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· PROUD 2 B MALAYSIAN
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Metrobus is a scar to Kuala Lumpur, their inefficiency, unpunctuality and empolying foreign workers who has no licences to operate those buses are the real problem for their financial record!

this is what happen if government let UMNO leaders to run a bus company (Metrobus) via proxy!!
metrobus bukan co chinese punya ke? rapidkl yeap suku sakat BN!
 

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RapidKL’s low bus fares not approved, court told

KUALA LUMPUR: RapidKL's low bus fares were implemented without the approval of the Commercial Vehicle Licensing Board (CVLB), a High Court heard.

The fares charged by the public transport operator, known as Rangkaian Pengangkutan Integrasi Deras Sdn Bhd, also did not comply with the CVLB (Rates of Fare) Rules 2000, claims bus company Metrobus Nationwide Sdn Bhd.

Metrobus, a direct competitor of RapidKL’s bus services, is seeking a judicial review of the fares at the High Court’s appellate and special powers division.

The company named the Commercial Vehicle Licensing Board and the Government as respondents in its application, which was heard yesterday.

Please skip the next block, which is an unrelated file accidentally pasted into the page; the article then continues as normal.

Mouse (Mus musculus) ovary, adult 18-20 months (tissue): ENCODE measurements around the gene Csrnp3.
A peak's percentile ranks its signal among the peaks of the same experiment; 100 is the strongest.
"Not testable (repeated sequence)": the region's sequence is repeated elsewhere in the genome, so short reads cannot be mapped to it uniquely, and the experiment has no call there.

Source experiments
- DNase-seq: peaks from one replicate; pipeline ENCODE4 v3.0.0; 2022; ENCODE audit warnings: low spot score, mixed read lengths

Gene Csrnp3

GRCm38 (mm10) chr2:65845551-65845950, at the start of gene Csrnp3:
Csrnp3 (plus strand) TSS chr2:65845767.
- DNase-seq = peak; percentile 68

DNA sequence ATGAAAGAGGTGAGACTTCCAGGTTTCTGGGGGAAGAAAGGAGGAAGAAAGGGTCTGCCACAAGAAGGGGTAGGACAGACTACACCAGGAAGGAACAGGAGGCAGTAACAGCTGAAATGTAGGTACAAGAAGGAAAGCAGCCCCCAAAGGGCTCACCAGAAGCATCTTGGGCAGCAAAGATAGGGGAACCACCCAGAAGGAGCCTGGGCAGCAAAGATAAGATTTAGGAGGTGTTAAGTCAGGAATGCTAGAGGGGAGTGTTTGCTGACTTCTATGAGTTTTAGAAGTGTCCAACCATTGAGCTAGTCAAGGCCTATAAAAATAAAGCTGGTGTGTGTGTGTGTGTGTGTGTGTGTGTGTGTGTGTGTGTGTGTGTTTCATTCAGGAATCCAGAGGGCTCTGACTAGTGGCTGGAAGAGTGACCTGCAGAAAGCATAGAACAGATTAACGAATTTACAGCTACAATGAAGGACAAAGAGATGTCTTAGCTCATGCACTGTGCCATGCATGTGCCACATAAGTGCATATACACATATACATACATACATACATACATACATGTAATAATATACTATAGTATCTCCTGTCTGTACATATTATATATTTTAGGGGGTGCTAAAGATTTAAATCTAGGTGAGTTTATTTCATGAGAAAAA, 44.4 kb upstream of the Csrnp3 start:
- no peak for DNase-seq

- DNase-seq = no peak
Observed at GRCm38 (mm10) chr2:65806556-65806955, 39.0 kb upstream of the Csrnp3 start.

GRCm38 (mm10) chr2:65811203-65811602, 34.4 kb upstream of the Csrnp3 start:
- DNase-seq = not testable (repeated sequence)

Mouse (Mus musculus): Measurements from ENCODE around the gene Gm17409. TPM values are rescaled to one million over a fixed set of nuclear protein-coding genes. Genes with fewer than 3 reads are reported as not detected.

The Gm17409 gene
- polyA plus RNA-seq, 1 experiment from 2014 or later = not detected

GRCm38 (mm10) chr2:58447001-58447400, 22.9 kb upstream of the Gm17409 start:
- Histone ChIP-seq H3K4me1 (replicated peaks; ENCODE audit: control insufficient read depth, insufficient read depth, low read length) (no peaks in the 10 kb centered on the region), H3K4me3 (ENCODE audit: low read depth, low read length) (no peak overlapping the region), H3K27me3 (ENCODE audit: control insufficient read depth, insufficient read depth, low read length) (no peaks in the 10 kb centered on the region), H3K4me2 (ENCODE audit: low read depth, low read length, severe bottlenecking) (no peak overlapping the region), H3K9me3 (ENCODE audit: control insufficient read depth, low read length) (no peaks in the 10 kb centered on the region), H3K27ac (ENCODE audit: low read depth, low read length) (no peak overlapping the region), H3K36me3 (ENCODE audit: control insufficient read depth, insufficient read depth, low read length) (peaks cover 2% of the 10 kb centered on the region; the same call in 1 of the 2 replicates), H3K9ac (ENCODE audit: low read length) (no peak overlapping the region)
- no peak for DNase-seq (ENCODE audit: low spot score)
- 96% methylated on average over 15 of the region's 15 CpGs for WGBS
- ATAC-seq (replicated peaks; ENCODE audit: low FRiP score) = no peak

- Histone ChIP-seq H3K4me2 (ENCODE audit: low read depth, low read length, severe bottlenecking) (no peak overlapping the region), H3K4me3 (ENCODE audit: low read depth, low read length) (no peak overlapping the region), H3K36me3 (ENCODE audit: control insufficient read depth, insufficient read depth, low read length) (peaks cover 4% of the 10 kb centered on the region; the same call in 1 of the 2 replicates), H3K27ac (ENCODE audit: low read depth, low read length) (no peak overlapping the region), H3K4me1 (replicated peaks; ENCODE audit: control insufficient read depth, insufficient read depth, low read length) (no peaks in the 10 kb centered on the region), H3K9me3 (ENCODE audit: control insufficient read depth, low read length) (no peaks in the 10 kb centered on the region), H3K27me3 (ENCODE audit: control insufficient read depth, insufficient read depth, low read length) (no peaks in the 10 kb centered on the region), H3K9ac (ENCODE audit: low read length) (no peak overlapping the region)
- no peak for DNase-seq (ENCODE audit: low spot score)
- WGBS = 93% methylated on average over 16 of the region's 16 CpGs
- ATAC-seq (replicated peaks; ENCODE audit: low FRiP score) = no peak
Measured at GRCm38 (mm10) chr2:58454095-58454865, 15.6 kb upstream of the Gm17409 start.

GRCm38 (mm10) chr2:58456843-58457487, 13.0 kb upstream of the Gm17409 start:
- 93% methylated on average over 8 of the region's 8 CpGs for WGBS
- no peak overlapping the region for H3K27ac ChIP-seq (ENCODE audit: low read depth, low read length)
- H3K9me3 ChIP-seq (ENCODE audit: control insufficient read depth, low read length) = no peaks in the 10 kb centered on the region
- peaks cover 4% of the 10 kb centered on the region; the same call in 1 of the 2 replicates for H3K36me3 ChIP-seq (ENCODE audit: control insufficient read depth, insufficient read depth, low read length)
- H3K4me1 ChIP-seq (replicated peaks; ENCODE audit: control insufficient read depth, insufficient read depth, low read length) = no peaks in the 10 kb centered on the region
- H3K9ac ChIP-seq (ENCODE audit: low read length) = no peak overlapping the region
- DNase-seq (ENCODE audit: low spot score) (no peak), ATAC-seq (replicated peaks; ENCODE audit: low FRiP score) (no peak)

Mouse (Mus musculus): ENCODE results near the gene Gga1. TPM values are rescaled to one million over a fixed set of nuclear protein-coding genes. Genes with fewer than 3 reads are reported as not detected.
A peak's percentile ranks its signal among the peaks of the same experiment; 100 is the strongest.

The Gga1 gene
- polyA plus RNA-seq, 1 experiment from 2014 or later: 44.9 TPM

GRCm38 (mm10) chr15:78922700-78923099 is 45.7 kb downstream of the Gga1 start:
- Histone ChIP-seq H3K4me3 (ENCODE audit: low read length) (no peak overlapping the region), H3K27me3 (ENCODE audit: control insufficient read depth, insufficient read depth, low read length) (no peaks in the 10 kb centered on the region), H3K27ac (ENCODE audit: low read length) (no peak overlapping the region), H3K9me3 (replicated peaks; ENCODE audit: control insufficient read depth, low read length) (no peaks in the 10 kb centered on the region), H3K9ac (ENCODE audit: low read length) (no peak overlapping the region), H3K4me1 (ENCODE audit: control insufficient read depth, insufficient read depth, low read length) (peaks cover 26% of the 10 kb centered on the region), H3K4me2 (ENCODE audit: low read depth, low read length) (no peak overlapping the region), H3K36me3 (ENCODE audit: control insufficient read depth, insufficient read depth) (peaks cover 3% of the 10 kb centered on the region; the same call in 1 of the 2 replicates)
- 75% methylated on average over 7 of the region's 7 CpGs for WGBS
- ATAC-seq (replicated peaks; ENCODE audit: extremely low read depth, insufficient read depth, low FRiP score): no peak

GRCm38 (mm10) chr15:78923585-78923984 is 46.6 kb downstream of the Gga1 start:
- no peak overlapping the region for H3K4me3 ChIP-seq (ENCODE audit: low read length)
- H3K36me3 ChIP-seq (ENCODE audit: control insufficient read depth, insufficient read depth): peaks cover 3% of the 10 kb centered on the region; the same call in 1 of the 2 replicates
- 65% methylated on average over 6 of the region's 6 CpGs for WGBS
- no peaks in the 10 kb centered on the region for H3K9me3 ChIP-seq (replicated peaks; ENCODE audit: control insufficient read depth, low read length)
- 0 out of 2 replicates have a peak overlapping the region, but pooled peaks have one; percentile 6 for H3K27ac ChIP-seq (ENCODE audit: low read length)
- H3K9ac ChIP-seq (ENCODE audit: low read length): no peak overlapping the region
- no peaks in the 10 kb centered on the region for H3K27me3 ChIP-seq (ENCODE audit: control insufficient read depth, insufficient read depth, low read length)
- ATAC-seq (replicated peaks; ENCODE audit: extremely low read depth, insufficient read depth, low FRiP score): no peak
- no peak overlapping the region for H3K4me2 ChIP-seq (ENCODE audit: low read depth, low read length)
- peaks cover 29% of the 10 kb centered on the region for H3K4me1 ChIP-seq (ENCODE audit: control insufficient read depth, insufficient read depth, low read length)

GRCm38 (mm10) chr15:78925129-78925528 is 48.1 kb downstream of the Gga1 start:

Metrobus, in its application, is seeking an order to compel both respondents to enforce the fare rules on RapidKL.

It also seeks to declare, among others, that the respondents’ failure to do so contravened Article 8(1) of the Federal Constitution, which stated that all persons are equal before the law.

Apart from that, Metrobus wants to be compensated by the respondents.

Wong Kian Kheong, counsel for Metrobus, said the fares charged by RapidKL were far lower than those stipulated under the CVLB (Rates of Fare) Rules imposed on his client.

Wong said after RapidKL implemented the low daily fares for its buses on April 21 last year, his client had suffered losses amounting to about RM88,320 a day, or some RM2.7mil a month.

The two compete on 44 routes.

Wong said Metrobus’ representatives had met the Entrepreneurial and Cooperative Development Ministry secretary-general and the CVLB’s representatives in June last year to discuss the matter.

“The CVLB representatives said they had contacted RapidKL over the fares which were implemented without the board’s approval,” the lawyer said.

Federal Counsel Shamsurryaty Shamsuddin appeared for CVLB and the Government.

The hearing before Justice Abdul Kadir Musa will continue on April 24.
 

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Streets mail: Two hours waiting for RapidKL bus
H.A, Shah Alam


RAPIDKL is said to be one of the most efficient public transport in this country.

However, many commuters in Shah Alam, especially those who live in Seksyen 7, do not think so. Rapid KL buses used to ply the route at 15 minute intervals. But lately, the buses are no longer punctual. Now we have to wait longer for the bus.